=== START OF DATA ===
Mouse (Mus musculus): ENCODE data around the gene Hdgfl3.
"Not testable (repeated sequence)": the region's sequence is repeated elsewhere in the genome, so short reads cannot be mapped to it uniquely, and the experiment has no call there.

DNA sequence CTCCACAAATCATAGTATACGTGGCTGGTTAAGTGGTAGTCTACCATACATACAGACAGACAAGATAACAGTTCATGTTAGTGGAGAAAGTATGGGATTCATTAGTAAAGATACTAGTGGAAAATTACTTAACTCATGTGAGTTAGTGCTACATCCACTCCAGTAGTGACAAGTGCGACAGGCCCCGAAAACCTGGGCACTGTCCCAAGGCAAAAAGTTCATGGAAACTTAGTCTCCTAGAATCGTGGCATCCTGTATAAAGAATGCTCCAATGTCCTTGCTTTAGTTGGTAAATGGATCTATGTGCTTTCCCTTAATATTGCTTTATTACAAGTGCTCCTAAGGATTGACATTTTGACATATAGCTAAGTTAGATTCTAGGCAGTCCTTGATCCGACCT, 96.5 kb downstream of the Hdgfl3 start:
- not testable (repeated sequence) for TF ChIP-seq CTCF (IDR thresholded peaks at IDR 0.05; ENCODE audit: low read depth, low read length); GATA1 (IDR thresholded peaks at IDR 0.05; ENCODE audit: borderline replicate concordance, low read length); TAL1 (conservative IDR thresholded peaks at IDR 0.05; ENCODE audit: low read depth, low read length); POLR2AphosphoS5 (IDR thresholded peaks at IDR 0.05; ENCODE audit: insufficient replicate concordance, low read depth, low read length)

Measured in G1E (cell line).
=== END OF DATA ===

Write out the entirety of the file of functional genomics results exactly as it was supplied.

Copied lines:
Mouse (Mus musculus): ENCODE data around the gene Hdgfl3.
"Not testable (repeated sequence)": the region's sequence is repeated elsewhere in the genome, so short reads cannot be mapped to it uniquely, and the experiment has no call there.

DNA sequence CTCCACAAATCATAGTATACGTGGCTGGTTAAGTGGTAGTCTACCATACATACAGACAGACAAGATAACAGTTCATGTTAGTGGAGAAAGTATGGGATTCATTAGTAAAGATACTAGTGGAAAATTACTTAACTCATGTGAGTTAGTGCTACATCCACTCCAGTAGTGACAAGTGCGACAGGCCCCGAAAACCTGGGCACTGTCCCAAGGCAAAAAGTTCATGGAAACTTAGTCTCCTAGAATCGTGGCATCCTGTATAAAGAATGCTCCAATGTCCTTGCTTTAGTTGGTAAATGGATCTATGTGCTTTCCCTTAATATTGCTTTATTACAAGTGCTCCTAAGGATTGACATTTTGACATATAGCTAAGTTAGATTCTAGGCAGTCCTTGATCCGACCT, 96.5 kb downstream of the Hdgfl3 start:
- not testable (repeated sequence) for TF ChIP-seq CTCF (IDR thresholded peaks at IDR 0.05; ENCODE audit: low read depth, low read length); GATA1 (IDR thresholded peaks at IDR 0.05; ENCODE audit: borderline replicate concordance, low read length); TAL1 (conservative IDR thresholded peaks at IDR 0.05; ENCODE audit: low read depth, low read length); POLR2AphosphoS5 (IDR thresholded peaks at IDR 0.05; ENCODE audit: insufficient replicate concordance, low read depth, low read length)

Measured in G1E (cell line).